Control of Dzyaloshinskii-Moriya interaction in Mn(1-x)Fe(x)Ge: a first-principles study.

Koretsune T, Nagaosa N, Arita R - Sci Rep (2015)

Carrier density dependence of the DM interaction starting from MnGe electronic structure.Carrier density dependence of the DM interaction coefficients, , and . We use the electronic structure of MnGe (n = 0.0) for the same crystal structure as that of FeGe and employ the rigid band approximation. n = 1.0 (μ = 0.832 eV) corresponds to the carrier density of FeGe.
© Copyright Policy - open-access
Related In: Results  -  Collection

License
Show All Figures
getmorefigures.php?uid=PMC4548439&req=5

f7: Carrier density dependence of the DM interaction starting from MnGe electronic structure.Carrier density dependence of the DM interaction coefficients, , and . We use the electronic structure of MnGe (n = 0.0) for the same crystal structure as that of FeGe and employ the rigid band approximation. n = 1.0 (μ = 0.832 eV) corresponds to the carrier density of FeGe.
Mentions: In the present calculation, we employed the rigid band approximation. To examine its validity, we have performed a calculation for the other end material MnGe and doped negative carriers by the rigid band approximation. As shown in Fig. 7, we have obtained a qualitatively similar result in that is positive (negative) for the end material MnGe (FeGe). Thus the result that for Mn1−xFexGe changes its sign between x = 0 and 1 should be robust, even when we go beyond the rigid band approximation.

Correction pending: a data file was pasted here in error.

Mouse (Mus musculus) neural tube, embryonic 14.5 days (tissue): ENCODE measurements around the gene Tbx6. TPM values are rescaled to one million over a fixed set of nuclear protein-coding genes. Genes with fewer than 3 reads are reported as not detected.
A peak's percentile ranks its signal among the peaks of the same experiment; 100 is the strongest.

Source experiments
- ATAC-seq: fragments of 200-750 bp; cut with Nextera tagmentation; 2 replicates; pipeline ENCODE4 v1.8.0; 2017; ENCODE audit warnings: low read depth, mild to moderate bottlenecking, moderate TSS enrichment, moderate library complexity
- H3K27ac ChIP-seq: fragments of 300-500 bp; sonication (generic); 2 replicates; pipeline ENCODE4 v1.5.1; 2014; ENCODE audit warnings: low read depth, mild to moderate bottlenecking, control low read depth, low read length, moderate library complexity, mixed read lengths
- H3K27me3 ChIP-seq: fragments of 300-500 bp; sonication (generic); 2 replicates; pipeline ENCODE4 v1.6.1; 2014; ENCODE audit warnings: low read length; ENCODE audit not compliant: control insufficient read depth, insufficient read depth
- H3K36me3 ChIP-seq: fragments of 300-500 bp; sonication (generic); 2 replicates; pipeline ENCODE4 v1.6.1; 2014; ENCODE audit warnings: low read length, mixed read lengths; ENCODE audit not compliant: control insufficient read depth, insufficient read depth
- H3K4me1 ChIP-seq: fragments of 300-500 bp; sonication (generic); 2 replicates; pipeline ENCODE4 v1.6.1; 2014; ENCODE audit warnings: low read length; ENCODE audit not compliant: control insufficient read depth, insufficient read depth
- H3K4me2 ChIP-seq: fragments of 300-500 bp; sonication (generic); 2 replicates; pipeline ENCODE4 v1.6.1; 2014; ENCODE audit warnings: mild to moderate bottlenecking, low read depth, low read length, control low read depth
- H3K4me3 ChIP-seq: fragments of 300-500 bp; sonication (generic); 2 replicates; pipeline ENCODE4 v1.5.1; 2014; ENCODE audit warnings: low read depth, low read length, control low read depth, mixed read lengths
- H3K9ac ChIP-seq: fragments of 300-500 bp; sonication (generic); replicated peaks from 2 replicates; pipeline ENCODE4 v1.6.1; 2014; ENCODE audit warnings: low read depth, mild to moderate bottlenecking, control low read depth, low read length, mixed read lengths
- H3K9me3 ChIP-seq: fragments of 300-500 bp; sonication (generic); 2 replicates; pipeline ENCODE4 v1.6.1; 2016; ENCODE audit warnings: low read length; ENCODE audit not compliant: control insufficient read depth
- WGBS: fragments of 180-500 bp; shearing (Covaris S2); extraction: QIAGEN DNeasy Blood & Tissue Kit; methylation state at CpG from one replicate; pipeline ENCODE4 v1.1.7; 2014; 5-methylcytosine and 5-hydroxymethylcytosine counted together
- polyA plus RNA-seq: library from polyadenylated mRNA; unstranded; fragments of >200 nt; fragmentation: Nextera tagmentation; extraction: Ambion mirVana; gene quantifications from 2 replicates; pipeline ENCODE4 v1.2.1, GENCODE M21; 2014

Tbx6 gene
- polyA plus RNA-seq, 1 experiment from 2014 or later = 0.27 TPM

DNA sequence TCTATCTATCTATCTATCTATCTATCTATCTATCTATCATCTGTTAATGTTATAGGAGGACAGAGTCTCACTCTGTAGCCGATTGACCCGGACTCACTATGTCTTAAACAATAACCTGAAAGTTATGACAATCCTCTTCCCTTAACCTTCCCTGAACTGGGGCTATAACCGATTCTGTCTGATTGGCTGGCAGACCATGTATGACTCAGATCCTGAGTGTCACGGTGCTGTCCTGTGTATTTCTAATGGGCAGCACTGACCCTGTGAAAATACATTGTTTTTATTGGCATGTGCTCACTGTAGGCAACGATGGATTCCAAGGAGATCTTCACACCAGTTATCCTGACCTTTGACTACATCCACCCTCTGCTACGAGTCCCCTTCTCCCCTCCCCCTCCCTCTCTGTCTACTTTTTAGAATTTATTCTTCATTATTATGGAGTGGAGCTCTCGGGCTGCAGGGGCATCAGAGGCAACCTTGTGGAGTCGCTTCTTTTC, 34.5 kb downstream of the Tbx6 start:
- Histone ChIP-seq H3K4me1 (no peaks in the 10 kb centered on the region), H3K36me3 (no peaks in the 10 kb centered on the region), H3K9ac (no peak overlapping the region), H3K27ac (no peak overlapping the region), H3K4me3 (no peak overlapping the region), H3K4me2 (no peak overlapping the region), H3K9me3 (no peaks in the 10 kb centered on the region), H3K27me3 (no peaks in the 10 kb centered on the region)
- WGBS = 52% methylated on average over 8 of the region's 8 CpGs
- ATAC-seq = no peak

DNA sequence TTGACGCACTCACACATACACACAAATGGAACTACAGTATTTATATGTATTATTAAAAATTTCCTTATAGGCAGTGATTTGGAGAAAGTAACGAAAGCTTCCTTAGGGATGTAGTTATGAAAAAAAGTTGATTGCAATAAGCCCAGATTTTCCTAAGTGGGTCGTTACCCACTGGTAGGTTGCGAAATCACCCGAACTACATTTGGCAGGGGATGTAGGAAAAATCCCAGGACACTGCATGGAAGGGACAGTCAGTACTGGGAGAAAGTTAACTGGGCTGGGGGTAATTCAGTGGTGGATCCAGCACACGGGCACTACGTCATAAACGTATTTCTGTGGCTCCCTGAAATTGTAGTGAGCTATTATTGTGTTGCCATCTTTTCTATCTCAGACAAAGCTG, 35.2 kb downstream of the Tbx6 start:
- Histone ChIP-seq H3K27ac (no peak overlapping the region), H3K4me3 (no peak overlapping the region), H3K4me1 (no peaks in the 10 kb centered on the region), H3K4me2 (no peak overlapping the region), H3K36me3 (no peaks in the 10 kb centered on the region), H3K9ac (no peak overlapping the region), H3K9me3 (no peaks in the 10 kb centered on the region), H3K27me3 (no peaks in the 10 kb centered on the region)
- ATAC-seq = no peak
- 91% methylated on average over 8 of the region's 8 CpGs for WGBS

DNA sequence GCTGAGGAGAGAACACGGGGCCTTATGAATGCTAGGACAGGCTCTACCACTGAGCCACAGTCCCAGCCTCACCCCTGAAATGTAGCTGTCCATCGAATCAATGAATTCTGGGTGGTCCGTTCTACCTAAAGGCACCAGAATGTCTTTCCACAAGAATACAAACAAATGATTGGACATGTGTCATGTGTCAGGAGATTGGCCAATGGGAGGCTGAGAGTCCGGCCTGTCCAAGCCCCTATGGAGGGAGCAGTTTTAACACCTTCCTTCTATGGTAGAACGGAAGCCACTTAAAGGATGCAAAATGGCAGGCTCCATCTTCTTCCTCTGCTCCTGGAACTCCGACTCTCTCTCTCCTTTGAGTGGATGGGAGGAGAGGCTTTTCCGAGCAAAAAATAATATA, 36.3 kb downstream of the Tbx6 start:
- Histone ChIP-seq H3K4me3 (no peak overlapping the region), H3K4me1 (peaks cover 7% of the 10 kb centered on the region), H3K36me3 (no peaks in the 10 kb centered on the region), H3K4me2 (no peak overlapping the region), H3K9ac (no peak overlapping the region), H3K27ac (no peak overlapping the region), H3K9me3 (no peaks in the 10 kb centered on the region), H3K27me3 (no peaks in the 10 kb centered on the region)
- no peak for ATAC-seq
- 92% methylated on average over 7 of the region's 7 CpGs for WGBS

Bottom Line: Motivated by the recent experiment on the size and helicity control of skyrmions in Mn(1-x)Fe(x)Ge, we study how the Dzyaloshinskii-Moriya (DM) interaction changes its size and sign in metallic helimagnets.By means of first-principles calculations, we successfully reproduce the non-trivial sign change of the DM interaction observed in the experiment.While the DM interaction sensitively depends on the carrier density or the detail of the electronic structure such as the size of the exchange splitting, its behavior can be systematically understood in terms of the distribution of anticrossing points in the band structure.

View Article: PubMed Central - PubMed

Affiliation: RIKEN Center for Emergent Matter Science (CEMS), Wako, Saitama 351-0198, Japan.

ABSTRACT
Motivated by the recent experiment on the size and helicity control of skyrmions in Mn(1-x)Fe(x)Ge, we study how the Dzyaloshinskii-Moriya (DM) interaction changes its size and sign in metallic helimagnets. By means of first-principles calculations, we successfully reproduce the non-trivial sign change of the DM interaction observed in the experiment. While the DM interaction sensitively depends on the carrier density or the detail of the electronic structure such as the size of the exchange splitting, its behavior can be systematically understood in terms of the distribution of anticrossing points in the band structure. By following this guiding principle, we can even induce gigantic anisotropy in the DM interaction by applying a strain to the system. These results pave the new way for skyrmion crystal engineering in metallic helimagnets.

No MeSH data available.


Related in: MedlinePlus